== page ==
Murat Kurnaz was nineteen years old when he was arrested by Pakistani authorities and sold to the United States for a bounty. It was 2001 and the United States had distributed fliers in Pakistan promising money in exchange for suspected terrorists. Murat was a civilian who had not committed any crime. He ended up at the United States prison at Guantanamo Bay, Cuba, where for five years he was denied the right to due process and subjected to torture. His attorney, Baher Azmy, fought the Bush Administration to help get Murat and others released from Guantanamo.
Baher is the Legal Director of the Center for Constitutional Rights, where he has litigated cases related to discriminatory policing practices (stop and frisk), government surveillance, the rights of Guantanamo detainees, rights of asylum seekers, and accountability for victims of torture.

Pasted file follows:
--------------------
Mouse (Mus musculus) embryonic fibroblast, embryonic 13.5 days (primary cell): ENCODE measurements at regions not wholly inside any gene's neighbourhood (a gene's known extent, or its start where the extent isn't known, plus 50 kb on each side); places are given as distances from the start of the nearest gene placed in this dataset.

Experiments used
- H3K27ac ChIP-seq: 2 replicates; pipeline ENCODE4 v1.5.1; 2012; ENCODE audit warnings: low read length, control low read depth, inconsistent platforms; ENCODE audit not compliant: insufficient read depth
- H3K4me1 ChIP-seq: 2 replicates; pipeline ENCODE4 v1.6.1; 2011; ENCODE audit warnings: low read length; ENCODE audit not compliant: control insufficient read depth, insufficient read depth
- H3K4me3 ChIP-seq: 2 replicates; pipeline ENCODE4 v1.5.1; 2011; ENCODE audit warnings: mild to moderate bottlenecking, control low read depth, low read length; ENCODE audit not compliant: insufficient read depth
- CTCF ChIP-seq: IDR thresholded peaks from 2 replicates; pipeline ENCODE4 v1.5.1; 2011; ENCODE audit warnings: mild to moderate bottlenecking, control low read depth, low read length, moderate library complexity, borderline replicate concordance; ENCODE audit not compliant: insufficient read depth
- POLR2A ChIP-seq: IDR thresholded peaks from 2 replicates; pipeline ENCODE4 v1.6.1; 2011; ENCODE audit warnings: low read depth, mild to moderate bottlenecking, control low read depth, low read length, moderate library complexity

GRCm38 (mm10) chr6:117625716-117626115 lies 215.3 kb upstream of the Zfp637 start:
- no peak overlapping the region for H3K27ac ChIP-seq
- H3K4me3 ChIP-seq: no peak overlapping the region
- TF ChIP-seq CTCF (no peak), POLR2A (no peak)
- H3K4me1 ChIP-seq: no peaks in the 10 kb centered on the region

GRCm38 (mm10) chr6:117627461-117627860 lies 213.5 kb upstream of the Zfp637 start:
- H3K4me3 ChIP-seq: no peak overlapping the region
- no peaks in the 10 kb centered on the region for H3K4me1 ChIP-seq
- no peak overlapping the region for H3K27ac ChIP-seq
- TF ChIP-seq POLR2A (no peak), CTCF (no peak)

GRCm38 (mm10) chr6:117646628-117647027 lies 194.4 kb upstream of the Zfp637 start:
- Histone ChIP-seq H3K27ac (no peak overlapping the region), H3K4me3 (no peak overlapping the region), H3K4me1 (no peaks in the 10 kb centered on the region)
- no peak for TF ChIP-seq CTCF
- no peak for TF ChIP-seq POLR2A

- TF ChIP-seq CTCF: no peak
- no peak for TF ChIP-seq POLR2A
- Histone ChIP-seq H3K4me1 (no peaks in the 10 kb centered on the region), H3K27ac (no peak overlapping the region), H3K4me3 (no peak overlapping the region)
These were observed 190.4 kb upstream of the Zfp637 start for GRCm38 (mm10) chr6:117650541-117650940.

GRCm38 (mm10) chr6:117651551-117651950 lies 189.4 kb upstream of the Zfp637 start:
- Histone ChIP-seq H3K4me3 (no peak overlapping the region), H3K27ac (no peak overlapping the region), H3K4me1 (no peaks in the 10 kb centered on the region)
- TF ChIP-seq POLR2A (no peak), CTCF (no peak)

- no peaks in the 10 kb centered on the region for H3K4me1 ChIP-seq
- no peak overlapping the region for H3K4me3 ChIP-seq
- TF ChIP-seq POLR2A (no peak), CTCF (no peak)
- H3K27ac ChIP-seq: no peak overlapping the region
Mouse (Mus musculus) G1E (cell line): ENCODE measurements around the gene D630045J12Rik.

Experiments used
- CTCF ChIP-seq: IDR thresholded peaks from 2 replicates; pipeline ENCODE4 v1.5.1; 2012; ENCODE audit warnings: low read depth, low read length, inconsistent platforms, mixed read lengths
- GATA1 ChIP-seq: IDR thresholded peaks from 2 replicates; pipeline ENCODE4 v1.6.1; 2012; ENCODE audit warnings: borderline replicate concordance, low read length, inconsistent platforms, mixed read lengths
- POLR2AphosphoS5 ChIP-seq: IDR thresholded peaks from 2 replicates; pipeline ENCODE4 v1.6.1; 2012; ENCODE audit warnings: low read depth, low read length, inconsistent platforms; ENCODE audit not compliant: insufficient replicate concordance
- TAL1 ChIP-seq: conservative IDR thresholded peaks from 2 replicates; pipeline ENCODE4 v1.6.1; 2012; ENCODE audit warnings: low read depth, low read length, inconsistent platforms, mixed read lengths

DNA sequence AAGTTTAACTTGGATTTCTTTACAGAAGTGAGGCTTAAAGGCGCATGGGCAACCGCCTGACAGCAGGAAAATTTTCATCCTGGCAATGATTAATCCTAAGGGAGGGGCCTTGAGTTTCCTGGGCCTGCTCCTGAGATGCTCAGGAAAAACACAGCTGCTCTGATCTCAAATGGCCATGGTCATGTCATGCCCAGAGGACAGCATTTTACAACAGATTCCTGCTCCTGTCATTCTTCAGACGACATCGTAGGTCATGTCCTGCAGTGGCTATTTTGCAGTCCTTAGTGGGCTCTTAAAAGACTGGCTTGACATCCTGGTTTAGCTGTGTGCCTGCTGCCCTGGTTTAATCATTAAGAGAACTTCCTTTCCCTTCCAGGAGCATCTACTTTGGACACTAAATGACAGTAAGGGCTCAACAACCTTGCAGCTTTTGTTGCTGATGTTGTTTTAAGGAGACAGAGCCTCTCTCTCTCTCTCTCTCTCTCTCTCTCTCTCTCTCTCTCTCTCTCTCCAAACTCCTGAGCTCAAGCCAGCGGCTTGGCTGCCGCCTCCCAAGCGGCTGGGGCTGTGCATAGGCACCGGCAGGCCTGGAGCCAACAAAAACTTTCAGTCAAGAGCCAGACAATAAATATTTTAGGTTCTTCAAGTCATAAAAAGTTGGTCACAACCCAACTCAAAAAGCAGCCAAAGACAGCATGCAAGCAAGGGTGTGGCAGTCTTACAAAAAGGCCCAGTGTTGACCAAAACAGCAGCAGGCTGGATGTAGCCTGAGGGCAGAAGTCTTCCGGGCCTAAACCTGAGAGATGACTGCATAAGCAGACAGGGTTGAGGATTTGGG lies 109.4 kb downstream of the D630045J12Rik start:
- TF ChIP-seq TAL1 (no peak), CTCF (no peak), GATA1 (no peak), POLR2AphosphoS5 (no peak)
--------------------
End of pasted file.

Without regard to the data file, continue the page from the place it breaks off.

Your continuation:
Baher joins me on Crossroads to discuss Murat’s case, the torture carried out at Guantanamo, and how the US legally and politically paved the way for the prison after 9/11. We also talk about the current crisis in regards to freedom versus security. Baher cautions using this framework without examining underlying assumptions about whose freedoms are lost and whose security is protected when the nation is asked to sacrifice liberty for safety. We also hear from him about the current situation at Guantanamo, how the remaining detainees have been faring during the pandemic, and whether they will be allowed to celebrate the holiday of Ramadan.